Home News Udom Emmanuel – Nigeria’s Diversity, Our Greatest Untapped Asset

Udom Emmanuel – Nigeria’s Diversity, Our Greatest Untapped Asset

Nigeria’s diversity is one of the country’s greatest untapped assets and strengths for national development, peace and progress, Akwa Ibom State Governor, Mr Udom Emmanuel has declared.

The Governor who stated this on Thursday while delivering a lecture at the Arewa Media Interactive and Development Forum held at Arewa House Kaduna said, the country must rise to this reality and fortify those foundations with the bricks of faith, patriotism and love as Nigeria needs new foundations to confront the challenges of today since Nigerians are inherently united.

According to Governor Emmanuel, “for decades, the drumbeats of our Nation have filled and seared the ears about the fragility of our unity and the elasticity of the tolerance of our diversity. Some have prophesied the imminent demise of our Nation, so many scenarios depicting the coming Armageddon have been pushed, prognosticated and predicted. But in all of these, our Nation still remains intact. Though the contours of our unity may not be straight, though the lines of development may be zigzag, the tone and tenor of our discourse discordant and divergent, but the soul, the spirit and the identity of our Nation remain sacrosanct. And on this, all Nigerians of goodwill have come to a solid agreement”.

He noted with admiration that Nigeria is a nation that is diverse, and beautiful as a coat of many colours as what tends to divide us should bring us together.

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Hear him, “Is it tribe, is it language, or is it food, or is it dance or is it religion? Take, for instance, the consumption of kola nuts. Few know that it is grown in the Southwest, used for prayers in the East, and consumed for recreation in the North. It comes to life among the Yoruba, gives life in Igboland and is lively in the jaws of the Hausa man. In the same way, a lot of our onions come from the far North; it enriches Ofe Nsalla in the East, Ewedu in the Southwest and Afang soup in my house in Uyo”.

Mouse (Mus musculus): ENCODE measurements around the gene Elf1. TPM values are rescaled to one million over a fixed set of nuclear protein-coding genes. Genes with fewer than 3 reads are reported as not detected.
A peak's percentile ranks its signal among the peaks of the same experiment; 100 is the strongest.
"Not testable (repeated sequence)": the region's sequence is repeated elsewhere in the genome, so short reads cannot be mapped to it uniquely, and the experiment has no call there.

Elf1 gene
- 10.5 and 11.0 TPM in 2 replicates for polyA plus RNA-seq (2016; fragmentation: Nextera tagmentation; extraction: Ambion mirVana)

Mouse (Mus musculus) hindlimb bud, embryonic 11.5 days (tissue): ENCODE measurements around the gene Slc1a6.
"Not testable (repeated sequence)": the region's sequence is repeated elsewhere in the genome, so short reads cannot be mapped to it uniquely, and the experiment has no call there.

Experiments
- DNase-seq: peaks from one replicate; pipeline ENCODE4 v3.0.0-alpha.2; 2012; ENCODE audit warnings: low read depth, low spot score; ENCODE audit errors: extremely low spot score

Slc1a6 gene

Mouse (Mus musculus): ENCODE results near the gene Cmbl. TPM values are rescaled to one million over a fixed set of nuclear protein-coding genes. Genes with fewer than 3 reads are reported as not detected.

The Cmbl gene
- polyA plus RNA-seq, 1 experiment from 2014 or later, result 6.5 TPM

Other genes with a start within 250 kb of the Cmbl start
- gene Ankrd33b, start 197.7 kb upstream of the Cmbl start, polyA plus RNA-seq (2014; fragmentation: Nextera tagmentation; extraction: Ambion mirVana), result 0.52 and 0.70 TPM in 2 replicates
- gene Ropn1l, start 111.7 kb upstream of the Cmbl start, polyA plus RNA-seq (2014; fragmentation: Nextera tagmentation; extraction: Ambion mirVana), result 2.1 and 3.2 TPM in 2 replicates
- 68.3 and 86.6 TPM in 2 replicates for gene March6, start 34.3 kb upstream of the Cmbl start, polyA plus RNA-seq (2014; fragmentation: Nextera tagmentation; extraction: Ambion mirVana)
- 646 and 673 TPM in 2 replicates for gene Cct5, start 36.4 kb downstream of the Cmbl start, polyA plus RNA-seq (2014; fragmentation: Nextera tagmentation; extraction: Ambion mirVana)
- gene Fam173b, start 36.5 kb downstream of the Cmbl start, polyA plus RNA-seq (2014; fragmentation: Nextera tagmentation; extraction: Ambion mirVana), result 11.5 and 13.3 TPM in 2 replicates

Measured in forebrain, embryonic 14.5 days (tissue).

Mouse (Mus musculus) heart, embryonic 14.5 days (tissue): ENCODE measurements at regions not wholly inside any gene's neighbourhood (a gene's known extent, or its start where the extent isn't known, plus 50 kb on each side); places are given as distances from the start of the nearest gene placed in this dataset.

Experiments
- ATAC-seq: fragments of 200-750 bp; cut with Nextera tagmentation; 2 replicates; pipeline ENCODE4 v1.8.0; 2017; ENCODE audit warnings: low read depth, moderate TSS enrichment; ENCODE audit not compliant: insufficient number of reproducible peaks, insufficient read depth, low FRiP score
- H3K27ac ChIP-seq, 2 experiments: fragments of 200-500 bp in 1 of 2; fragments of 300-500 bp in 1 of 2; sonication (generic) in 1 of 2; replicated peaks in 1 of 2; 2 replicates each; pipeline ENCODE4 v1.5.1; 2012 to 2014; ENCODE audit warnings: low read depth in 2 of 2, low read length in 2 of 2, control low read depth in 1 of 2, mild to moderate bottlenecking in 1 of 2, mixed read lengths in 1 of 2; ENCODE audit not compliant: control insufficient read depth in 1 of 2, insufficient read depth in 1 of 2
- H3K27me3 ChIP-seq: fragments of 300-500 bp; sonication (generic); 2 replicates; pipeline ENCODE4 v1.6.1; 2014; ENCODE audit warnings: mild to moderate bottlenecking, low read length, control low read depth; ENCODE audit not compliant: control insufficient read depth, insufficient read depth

Continuing, he said, “We quarrel over religion yet when a big business deal is hatched, no one asks why Ahmed praises Allah and Adewale shouts Hallelujah. Both of them are smiling at the same bank.

It was the same country that built a marvel of a pyramid from groundnut in Kano. Experts came from Malaysia to learn about palm produce in the South-South and South-East regions, respectively.

And cocoa underwrote the prosperity of the Western Region. Oil was in the backdrop then. It is same Nigeria, the same tribes, the same faiths, the same language, the same historical backgrounds, the same geography. So if I may ask, what changed?”

He noted that Nigerians were glad when the late Maitama Sule orated on the floor of the United Nations and rejoiced when Wole Soyinka won the Nobel Prize for Literature, advocating for more unity despite our diversity.

“In the rougher days of Boko Haram, the militants burned Churches and Mosques, and they slaughtered Muslims and Christians. Who were the soldiers fighting to save the whole of the country? We did not say it is a Northern fight, so no Southern soldier should go there. It was not a Fulani soldier or an Ibibio infantryman.

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It was the Nigerian soldier. When bullets are fired it does not bear a message on what tribesman it should fall. It hits a human, a Nigerian whatever the name of his God or the tribe or language he confesses”, he declared.

He noted that the country still has more diversity than unity, questioning what happened to Nigeria where a Southerner can win an election in Kaduna, or a Fulani man could win an election in Lagos?

In his words, “We have had it in the past. We can have it again. I am sure that a good number of those listening to me now must have heard of Umaru Altine, a Fulani man from Sokoto, who was popularly elected as the first Mayor of Enugu in 1952 and he stayed in office till 1958.

The Western Region House of Assembly also had an Igbo man, Emmanuel Ebubedike, from Ozobulu in present-day Anambra State, as the Representative of Ajeromi/Ifelodun/ Badagry Constituency. We can point to several other examples”.